Tourists today enter the gas chamber in the main camp by going through the room where the cremation ovens are located, as shown on the left in the photo above. On the left side of the photo above, you can see a bit of one of the cremation ovens.
The photo below shows the exit from the gas chamber building, but the victims did not go through this door. Their bodies were carried by the Kapos (Jewish helpers) to the ovens next door to the gas chamber room.
This quote is from another news article which you can read here:
On Friday, August 1st, local police arrested Rabbi Rafi Ostroff, the leader of a group of visiting Australian and South African students, for singing the same songs Jews sang as they marched to their deaths. Security officials at Auschwitz I twice requested that the group cease their singing. Auschwitz-Birkenau officials again requested they cease singing and subsequently summoned police.
Auschwitz-Birkenau marks the height of World War II anti-Semitism. The final resting place of over one million victims, Auschwitz today is a common pilgrimage site for Jews from around the world. Jews and non-Jews alike come to pay tribute to the dead and to assert that never again will the world stand idly by in the face of genocide. It seems that the new wave of Auschwitz security guards, little better than their 1940’s predecessors, have a different agenda. For the first time since January 1945, it seems that proud Jews are no longer safe at Auschwitz.
Another news article, which you can read here, has this quote:
Guards at the Auschwitz Birkenau concentration camp memorial site shouted at Jews who sang “Ani Maamin” – a song based on lines from Rambam (Maimonides) which was known as the Hymn of the Camps – during a visit to the camp and fined their guide 1,000 zloty, or about $350.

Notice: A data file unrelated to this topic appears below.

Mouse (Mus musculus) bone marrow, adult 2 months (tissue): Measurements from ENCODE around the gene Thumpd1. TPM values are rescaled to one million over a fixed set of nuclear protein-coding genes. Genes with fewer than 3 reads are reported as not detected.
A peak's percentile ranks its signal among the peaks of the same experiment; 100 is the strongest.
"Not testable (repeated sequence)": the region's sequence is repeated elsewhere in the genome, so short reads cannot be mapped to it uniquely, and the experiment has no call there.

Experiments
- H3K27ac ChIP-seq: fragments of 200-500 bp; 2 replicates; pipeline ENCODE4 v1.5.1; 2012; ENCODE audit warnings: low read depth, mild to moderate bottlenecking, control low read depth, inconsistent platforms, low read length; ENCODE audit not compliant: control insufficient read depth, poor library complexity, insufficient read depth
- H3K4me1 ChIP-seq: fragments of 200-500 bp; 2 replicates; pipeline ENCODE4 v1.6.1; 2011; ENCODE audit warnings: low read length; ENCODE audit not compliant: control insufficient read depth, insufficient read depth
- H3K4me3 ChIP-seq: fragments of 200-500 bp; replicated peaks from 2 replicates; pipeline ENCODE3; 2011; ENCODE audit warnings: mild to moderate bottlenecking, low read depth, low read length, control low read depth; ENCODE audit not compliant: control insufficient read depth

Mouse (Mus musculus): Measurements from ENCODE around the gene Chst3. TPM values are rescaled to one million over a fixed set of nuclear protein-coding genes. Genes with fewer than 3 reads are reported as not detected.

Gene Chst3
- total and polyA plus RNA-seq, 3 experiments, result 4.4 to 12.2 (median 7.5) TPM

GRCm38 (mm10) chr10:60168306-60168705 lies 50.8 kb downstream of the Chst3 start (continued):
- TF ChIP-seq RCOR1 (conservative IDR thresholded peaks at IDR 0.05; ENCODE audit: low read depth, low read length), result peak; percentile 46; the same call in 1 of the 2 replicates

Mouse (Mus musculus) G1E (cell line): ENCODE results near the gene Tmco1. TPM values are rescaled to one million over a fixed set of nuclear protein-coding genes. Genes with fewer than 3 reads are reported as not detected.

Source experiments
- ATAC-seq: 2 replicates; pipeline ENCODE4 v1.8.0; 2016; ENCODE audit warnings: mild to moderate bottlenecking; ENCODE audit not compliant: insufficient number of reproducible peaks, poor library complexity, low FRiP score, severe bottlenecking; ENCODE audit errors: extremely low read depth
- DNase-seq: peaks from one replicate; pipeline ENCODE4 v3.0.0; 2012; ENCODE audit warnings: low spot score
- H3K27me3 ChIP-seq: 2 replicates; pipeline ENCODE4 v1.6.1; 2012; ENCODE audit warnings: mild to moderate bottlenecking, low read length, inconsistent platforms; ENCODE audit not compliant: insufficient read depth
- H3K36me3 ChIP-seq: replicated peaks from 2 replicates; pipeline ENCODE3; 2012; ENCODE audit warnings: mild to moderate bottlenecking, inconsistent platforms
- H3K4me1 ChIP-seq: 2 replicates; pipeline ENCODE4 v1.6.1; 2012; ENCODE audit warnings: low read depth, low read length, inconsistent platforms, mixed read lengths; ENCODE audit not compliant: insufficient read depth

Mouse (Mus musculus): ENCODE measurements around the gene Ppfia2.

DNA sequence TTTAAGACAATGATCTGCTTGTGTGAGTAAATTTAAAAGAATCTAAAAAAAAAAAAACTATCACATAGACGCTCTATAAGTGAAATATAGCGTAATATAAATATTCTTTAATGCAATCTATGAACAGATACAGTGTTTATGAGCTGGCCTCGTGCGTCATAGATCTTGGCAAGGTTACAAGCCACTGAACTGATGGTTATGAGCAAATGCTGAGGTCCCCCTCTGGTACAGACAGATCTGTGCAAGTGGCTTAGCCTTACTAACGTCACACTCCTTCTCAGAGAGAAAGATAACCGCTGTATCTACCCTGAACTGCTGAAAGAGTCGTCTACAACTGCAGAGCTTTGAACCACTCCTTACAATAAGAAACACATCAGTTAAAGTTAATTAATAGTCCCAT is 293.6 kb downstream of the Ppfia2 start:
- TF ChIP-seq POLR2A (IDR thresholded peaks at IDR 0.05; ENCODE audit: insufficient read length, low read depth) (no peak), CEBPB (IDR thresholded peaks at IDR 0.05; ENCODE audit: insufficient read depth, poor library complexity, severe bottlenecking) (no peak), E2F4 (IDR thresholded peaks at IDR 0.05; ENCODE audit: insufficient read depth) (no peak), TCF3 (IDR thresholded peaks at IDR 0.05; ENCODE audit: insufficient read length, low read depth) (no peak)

So says the guide, Rabbi Rafi Ostroff, who is also the head of the Etzion Bloc Religious Council.
Ani Ma’amin has several tunes, one of which was composed by a Hassidic rabbi in the cattle cars en route to the Nazi concentration camps. The song was then adopted by other Jewish prisoners and became known as the Hymn of the Camps
“Dear friends,” wrote Rabbi Ostroff on Facebook. “Friday-yesterday. I am leading a group of Bnei Akiva from Australia and South Africa. As usual the group sings holy songs of prayer during the visit. This time the guards of the camp hounded us all the time, shouting at us not to sing. Even in the gas chamber of Aushwitz 1, the guard came up to me and shouted at me: ‘tell them immediately to shut up’.
“We then went to Birkenau. In a secluded part of the camp the boys spontaneously started singing ‘Ani Maamin’. This was the song that prisoners sang on the way to be murdered there. A guard drove after us with his car and demanded that they be silent. I told him that I don’t have control over this as they are singing from their hearts. He then threatened to arrest me and called the police.
“In my group were a few boys [whose] grandparents were prisoners or were murdered in Auschwitz. We cried a lot on that day when they shared their stories with us. I was threatened with 24 hours imprisonment or paying a 1000 zloty fine (about $350). I opted to pay as it was 2 hours before Shabbat.